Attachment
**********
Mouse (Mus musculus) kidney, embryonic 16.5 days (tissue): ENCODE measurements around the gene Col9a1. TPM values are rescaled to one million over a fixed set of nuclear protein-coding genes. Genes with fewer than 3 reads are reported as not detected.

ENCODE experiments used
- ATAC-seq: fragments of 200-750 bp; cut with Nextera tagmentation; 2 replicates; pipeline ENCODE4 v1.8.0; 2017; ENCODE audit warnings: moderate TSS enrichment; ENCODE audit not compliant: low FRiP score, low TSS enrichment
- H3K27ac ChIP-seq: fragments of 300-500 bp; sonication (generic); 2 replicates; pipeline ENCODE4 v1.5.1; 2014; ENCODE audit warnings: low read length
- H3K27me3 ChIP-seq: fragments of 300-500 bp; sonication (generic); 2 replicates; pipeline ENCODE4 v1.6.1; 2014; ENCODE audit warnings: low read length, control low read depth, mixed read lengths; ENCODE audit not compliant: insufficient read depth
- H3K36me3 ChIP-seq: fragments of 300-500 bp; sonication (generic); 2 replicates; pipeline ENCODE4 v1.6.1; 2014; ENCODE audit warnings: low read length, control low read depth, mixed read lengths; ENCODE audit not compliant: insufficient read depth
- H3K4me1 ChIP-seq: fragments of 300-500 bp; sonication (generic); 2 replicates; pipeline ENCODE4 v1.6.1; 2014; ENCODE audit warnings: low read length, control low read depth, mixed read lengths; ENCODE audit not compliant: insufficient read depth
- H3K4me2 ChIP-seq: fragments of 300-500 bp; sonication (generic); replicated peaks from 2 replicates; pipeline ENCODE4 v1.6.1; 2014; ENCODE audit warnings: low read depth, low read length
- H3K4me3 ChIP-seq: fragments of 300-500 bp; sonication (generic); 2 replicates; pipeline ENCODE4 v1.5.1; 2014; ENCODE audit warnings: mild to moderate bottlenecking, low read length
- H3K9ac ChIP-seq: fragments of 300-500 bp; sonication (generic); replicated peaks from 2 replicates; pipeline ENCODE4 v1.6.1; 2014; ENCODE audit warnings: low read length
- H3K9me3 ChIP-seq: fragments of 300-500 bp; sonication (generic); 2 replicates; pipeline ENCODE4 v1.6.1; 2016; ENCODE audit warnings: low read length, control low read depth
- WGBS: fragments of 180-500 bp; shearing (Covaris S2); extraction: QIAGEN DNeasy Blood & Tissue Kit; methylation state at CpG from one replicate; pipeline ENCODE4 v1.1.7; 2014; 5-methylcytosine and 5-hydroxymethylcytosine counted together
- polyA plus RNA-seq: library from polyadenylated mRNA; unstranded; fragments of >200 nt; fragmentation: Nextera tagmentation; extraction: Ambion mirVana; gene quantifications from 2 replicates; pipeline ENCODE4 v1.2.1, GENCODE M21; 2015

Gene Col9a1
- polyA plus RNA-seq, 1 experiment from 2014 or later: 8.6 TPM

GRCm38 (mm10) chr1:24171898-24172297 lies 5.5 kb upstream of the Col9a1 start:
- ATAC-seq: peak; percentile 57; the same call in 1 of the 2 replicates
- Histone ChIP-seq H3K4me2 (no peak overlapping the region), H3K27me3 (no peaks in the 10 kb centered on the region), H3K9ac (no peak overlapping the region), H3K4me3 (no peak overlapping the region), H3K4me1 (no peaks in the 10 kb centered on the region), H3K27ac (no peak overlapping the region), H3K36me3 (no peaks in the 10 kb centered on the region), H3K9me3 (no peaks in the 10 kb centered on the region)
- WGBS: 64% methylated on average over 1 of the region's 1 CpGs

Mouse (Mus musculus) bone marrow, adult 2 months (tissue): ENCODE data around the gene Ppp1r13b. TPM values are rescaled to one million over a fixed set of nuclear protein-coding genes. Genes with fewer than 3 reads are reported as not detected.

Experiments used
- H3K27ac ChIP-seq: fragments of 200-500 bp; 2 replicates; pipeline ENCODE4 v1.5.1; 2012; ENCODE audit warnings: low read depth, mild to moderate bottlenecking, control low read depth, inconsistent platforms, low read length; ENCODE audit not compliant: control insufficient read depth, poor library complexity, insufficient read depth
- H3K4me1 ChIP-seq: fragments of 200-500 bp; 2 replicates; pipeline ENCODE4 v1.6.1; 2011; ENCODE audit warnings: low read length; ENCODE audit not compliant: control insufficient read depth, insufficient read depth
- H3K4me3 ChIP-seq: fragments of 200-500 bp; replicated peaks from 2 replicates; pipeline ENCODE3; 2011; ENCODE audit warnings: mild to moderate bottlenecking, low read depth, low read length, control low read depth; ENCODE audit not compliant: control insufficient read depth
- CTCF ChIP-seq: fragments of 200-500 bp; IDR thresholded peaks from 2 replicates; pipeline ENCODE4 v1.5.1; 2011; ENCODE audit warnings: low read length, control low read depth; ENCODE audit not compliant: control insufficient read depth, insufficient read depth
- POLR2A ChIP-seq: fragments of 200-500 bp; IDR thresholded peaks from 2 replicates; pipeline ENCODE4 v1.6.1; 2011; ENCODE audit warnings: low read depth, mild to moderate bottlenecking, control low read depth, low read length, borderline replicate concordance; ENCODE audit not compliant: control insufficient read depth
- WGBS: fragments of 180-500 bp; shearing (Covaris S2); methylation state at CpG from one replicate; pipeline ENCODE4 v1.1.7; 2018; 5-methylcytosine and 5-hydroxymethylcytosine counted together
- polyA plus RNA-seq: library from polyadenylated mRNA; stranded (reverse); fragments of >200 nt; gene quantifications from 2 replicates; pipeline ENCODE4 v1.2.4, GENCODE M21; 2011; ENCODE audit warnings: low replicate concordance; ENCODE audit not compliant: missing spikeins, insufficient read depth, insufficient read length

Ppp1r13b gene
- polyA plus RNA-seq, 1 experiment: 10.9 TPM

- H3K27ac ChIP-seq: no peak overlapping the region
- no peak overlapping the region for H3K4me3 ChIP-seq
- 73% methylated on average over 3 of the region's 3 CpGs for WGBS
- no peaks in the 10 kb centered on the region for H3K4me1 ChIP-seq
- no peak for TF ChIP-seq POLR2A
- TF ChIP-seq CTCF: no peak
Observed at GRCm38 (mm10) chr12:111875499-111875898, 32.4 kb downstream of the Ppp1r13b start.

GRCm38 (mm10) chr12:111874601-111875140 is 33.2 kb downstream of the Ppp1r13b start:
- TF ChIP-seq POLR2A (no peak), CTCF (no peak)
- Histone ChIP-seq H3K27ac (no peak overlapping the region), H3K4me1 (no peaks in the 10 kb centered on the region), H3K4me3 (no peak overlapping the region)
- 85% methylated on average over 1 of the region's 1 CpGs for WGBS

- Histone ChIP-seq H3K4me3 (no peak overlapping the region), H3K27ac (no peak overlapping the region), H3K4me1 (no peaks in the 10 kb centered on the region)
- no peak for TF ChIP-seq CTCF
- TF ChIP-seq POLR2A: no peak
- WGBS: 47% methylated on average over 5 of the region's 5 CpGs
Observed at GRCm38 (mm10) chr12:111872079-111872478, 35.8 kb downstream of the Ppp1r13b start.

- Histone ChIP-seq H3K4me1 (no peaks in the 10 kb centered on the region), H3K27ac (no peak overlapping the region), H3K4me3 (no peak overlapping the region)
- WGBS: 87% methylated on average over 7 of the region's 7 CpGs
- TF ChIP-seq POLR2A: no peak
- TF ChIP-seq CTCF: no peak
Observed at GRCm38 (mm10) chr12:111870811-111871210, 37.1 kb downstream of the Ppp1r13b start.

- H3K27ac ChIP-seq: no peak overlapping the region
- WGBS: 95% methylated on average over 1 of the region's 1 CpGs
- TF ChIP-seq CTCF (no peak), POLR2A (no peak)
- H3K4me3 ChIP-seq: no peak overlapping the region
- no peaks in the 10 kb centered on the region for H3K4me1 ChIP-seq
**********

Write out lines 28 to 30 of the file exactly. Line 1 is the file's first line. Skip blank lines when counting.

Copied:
- polyA plus RNA-seq: library from polyadenylated mRNA; stranded (reverse); fragments of >200 nt; gene quantifications from 2 replicates; pipeline ENCODE4 v1.2.4, GENCODE M21; 2011; ENCODE audit warnings: low replicate concordance; ENCODE audit not compliant: missing spikeins, insufficient read depth, insufficient read length

Ppp1r13b gene
- polyA plus RNA-seq, 1 experiment: 10.9 TPM